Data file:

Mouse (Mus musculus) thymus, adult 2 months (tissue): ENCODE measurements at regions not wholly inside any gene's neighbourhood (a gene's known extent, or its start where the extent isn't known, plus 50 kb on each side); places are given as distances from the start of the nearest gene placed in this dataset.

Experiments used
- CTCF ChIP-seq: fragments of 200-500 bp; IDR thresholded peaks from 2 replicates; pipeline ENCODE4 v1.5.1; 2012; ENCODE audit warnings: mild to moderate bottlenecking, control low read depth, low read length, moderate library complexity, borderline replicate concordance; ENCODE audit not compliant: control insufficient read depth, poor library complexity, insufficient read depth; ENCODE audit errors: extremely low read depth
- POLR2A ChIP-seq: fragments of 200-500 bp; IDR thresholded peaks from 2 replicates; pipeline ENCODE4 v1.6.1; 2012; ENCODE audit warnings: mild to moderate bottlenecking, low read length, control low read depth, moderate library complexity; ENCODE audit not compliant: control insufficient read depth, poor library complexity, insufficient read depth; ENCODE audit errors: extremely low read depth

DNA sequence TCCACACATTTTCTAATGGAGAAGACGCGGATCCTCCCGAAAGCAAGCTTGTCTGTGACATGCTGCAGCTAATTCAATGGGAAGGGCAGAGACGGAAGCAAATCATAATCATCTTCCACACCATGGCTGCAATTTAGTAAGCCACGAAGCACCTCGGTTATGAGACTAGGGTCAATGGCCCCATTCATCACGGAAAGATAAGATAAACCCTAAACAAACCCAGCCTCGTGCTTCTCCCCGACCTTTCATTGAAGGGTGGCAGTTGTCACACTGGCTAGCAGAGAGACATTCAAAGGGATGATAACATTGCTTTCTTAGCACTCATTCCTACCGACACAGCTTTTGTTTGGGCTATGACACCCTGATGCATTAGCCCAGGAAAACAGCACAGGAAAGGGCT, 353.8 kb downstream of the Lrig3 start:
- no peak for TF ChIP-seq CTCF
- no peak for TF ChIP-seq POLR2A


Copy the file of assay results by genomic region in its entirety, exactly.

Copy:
Mouse (Mus musculus) thymus, adult 2 months (tissue): ENCODE measurements at regions not wholly inside any gene's neighbourhood (a gene's known extent, or its start where the extent isn't known, plus 50 kb on each side); places are given as distances from the start of the nearest gene placed in this dataset.

Experiments used
- CTCF ChIP-seq: fragments of 200-500 bp; IDR thresholded peaks from 2 replicates; pipeline ENCODE4 v1.5.1; 2012; ENCODE audit warnings: mild to moderate bottlenecking, control low read depth, low read length, moderate library complexity, borderline replicate concordance; ENCODE audit not compliant: control insufficient read depth, poor library complexity, insufficient read depth; ENCODE audit errors: extremely low read depth
- POLR2A ChIP-seq: fragments of 200-500 bp; IDR thresholded peaks from 2 replicates; pipeline ENCODE4 v1.6.1; 2012; ENCODE audit warnings: mild to moderate bottlenecking, low read length, control low read depth, moderate library complexity; ENCODE audit not compliant: control insufficient read depth, poor library complexity, insufficient read depth; ENCODE audit errors: extremely low read depth

DNA sequence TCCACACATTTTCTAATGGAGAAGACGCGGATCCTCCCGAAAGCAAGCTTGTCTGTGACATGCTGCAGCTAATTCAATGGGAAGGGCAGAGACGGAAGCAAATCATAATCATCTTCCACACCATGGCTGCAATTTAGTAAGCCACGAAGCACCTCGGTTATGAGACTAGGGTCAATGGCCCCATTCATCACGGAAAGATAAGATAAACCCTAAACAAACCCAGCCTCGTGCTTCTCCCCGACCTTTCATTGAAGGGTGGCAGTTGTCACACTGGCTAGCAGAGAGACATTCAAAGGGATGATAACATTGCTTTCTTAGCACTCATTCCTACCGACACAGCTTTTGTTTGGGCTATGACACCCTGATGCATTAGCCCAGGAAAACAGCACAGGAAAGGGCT, 353.8 kb downstream of the Lrig3 start:
- no peak for TF ChIP-seq CTCF
- no peak for TF ChIP-seq POLR2A